By Babatunde Olofin

Ever wondered why traditional banks, despite having the financial power to invest in technology, are not driving the pace of retail fintech innovation?  After 19 years in banking, I can categorically say it is thanks to their culture.

First, let’s define culture in this context. It is the sum of all processes that govern an organisation’s actions over time. These factors affect the organisation’s ability to evolve over time and inadvertently, its growth and survival.

But that’s still vague so let’s get specific. We can divide this culture into 5 segments:

  1. Mindset – These are the beliefs and opinions that shape how the bank addresses innovation and influences how they think, and act when faced with innovation decisions. Whenever you see  the introduction of new things met with scepticism, you’re seeing bad culture at play.
  2. People – This refers to the roles and quality of people hired to fast-track innovation at the decision-making level. When you have people who are unyielding to change, or do not invest in the required resources to implement change, innovation will be slow.
  3. Risk Appetite – Innovation is risky. It may or may not work. Being ready to make calculated decisions that do not have clear outcomes is key to success and the opposite is the norm traditionally. Everyone wants to remain in the comfort zone they are familiar with.
  4. Policies and Processes: Policies and Processes have to be followed so when these policies do not foster growth but are structured to slow things down, innovation is affected. Certain processes might have worked at a certain time but need to evolve to compete favourably in the digital age.
  5. Decision – Who makes the decisions? How? When? Where decisions are made by people with a low risk appetite, you’ll be met with roadblocks. Also, the speed with which these decisions are taken is important for growth. Bureaucracy hampers innovation.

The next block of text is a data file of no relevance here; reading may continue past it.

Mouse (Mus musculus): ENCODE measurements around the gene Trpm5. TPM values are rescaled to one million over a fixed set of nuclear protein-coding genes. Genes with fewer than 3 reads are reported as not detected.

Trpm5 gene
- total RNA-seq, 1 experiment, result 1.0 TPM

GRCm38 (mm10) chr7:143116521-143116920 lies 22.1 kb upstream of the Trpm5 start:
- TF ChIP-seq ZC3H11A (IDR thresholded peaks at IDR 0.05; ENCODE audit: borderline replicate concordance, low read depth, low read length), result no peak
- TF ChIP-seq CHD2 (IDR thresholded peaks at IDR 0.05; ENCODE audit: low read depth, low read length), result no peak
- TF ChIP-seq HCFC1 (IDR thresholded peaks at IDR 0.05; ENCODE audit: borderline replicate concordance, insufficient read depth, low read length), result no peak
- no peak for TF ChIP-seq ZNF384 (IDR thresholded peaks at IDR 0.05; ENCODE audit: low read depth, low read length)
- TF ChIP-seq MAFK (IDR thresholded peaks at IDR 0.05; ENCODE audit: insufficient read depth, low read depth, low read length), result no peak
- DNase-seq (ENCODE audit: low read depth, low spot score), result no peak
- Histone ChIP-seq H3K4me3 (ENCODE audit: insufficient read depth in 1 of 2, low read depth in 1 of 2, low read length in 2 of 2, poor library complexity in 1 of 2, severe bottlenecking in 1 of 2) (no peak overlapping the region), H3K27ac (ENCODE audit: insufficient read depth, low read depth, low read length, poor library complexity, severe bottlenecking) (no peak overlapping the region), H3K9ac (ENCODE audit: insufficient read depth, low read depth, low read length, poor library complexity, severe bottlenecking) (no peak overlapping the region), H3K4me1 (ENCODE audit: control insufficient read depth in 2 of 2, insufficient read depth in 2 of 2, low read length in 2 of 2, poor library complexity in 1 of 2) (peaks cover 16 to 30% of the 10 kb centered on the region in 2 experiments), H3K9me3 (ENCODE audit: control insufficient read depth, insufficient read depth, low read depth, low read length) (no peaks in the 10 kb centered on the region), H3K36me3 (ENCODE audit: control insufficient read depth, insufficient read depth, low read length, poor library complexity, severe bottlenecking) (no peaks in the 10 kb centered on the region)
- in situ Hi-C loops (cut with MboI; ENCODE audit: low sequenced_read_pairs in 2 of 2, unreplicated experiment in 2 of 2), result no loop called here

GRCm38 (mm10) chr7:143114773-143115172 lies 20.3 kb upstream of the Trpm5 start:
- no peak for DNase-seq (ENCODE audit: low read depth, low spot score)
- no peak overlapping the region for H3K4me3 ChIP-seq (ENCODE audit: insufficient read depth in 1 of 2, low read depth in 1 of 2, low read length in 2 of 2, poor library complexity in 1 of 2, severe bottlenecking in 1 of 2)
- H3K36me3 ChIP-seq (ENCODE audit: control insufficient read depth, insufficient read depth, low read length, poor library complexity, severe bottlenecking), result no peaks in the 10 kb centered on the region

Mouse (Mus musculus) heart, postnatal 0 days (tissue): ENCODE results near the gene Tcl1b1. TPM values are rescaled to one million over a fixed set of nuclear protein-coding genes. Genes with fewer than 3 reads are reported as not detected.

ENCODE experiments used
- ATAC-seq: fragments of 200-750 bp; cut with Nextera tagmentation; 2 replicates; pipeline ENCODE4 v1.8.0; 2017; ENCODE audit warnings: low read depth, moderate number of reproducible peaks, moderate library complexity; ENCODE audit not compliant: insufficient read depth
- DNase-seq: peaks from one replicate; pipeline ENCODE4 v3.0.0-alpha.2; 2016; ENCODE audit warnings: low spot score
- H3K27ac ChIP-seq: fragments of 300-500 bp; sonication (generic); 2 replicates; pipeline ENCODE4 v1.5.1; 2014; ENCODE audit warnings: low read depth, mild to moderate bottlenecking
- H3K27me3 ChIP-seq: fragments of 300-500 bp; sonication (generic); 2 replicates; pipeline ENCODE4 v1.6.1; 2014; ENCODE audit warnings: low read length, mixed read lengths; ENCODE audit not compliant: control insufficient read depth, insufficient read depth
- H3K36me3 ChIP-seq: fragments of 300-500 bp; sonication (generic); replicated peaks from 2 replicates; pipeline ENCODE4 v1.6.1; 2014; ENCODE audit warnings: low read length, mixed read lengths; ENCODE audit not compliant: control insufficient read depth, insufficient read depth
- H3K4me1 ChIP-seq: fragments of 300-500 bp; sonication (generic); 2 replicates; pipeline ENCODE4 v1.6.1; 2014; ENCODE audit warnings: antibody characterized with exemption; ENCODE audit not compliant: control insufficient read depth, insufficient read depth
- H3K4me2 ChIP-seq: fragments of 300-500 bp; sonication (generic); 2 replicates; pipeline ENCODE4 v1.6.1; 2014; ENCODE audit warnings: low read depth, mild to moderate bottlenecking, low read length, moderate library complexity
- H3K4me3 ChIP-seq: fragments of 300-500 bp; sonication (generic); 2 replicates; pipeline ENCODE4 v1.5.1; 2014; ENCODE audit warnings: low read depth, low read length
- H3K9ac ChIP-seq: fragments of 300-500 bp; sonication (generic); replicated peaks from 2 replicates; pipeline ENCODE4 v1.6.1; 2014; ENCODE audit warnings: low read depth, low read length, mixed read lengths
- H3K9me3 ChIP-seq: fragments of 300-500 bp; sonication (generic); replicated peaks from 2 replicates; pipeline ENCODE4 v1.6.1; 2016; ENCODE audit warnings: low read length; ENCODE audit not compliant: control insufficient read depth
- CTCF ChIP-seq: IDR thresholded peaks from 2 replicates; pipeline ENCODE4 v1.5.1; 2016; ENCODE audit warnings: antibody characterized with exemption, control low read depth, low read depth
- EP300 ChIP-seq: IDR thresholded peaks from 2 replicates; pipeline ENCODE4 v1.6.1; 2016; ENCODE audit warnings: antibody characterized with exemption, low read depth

Now that we are clear on what culture in banking refers to, let’s look at what the major challenge is – “Putting the customer first”. To move along with the pace of innovation, banks cannot assume they know who their customers are,  how they act, and what they want, but deliberately invest in their understanding of these customers.

Looking at a day in the life of a typical Nigerian, we observe that the average person cannot go off the Whatsapp platform for an hour because it is not just a communication tool anymore but a part of our lives. We get security alerts on it, we receive medical advice from our doctors on it, make financial transactions with our peers via the platform, hold important meetings, and even get technical assistance from friends. 

Now, we begin to question why even though customers make financial decisions and transactions every minute of the day, traditional banks are not as infused in their daily lives. Why can they not advise them on what to spend? Why are they not offering business advisory services to them?

These offerings, known as “Embedded banking” are difficult to execute understandably. It sits against the risk appetite, policies and processes and even the mindset of most people in decision-making positions at the banks. But without the introduction of innovative offerings that put the bank at the heart of the customers life, the bank’s retail business will not grow as fast and in the long run, may not even survive.

The ability to evolve over time irrespective of the stage of an organisation is key so let’s review what can be done to cause a shift in the culture of traditional bank across the different segments:

  • Mindset – A deliberate effort has to be made to put the customer at the heart of product innovation and decision making.
  • People: Strategic hiring of non traditional bankers and freedom of expression around innovation is key
  • Risk Appetite – Make room for research & experiments. Create new products, fail fast and take the learnings to strengthen new products.
  • Policies and Processes: These have to be updated to eliminate bureaucracy and foster fast while of course staying within regulatory bandwidth.
  • Decision – Divided and hierarchical structures have to be eliminated to give room to faster decision making.

Babatunde Olofin is a digital innovator, entrepreneur and experience banker. He is the Director, Business expansion at TeamApt Limited.

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Comments expressed here do not reflect the opinions of vanguard newspapers or any employee thereof.